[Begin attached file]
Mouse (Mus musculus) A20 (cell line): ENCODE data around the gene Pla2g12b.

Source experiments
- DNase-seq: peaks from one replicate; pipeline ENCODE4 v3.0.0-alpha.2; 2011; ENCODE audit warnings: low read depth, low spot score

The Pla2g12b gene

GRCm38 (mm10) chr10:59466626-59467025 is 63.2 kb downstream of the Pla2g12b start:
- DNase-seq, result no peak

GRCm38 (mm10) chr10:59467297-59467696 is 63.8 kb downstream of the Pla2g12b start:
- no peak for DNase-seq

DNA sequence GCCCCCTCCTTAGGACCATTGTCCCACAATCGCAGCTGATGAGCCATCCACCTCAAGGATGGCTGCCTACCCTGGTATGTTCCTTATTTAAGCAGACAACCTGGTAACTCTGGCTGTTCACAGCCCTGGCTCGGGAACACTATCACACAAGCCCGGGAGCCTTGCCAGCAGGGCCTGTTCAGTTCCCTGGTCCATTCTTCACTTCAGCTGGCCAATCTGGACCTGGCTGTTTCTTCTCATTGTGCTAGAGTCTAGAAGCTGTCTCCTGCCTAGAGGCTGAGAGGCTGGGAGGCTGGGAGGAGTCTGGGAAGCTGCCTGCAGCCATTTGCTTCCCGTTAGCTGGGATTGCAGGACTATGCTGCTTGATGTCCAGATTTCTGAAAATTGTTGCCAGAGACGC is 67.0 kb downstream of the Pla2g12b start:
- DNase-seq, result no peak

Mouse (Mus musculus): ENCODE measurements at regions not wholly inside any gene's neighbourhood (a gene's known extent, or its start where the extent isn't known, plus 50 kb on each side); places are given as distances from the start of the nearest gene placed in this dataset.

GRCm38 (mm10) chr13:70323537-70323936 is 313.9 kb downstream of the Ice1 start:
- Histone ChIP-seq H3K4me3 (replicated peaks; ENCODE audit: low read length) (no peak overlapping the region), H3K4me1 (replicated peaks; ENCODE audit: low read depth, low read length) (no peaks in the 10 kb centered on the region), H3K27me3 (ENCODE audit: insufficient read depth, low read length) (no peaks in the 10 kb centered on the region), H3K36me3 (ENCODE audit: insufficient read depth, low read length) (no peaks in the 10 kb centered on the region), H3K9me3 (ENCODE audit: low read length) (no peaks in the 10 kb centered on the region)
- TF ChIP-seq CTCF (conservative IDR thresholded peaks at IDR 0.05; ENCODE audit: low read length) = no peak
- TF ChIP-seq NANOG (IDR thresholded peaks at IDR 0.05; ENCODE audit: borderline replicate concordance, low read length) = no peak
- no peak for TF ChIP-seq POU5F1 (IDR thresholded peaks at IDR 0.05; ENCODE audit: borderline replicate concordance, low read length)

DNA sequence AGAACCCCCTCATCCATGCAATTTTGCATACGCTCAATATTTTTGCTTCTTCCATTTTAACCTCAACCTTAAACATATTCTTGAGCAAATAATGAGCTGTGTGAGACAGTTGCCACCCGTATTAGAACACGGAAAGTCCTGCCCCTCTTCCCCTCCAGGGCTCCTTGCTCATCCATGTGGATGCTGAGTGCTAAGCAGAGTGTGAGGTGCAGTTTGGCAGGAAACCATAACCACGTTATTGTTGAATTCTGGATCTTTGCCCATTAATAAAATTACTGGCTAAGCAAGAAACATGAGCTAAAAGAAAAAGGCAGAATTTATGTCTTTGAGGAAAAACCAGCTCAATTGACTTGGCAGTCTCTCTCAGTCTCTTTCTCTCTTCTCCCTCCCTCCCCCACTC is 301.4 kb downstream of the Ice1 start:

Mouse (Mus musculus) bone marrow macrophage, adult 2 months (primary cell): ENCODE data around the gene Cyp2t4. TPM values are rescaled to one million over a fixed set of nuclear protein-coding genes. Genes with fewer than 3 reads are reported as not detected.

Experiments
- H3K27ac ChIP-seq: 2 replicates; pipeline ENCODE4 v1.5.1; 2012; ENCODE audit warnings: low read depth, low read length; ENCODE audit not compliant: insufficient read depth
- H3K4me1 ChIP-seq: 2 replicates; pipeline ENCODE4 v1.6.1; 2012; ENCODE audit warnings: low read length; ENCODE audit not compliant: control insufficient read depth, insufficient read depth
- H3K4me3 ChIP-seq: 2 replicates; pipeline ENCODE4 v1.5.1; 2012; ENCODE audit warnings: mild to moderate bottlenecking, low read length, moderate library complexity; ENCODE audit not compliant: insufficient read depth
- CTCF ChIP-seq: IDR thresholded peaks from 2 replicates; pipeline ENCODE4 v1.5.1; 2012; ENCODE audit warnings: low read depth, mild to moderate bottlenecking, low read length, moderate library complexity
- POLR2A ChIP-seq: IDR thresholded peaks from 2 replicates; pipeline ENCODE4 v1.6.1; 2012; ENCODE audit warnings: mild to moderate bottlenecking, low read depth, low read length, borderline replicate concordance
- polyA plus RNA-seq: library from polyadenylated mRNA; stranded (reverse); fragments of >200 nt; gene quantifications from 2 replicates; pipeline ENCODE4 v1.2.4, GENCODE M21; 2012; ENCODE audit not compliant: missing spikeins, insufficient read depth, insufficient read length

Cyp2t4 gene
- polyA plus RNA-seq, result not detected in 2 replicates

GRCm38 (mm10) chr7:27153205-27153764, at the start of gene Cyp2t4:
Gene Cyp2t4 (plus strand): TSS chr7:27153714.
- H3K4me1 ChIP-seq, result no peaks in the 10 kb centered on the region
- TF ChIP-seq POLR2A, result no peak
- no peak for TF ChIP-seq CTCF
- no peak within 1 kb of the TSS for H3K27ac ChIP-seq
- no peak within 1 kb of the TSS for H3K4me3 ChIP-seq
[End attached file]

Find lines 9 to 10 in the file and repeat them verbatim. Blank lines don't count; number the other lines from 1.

DNA sequence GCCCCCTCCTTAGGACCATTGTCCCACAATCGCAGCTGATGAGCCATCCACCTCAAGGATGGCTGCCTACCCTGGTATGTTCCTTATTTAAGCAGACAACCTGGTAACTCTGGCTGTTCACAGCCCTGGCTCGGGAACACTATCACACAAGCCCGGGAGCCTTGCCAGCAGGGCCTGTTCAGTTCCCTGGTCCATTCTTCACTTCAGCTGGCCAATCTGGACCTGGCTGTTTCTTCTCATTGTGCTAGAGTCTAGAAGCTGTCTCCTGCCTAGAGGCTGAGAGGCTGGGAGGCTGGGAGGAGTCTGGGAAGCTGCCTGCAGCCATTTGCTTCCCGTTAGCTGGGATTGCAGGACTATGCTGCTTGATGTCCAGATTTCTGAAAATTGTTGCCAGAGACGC is 67.0 kb downstream of the Pla2g12b start:
- DNase-seq, result no peak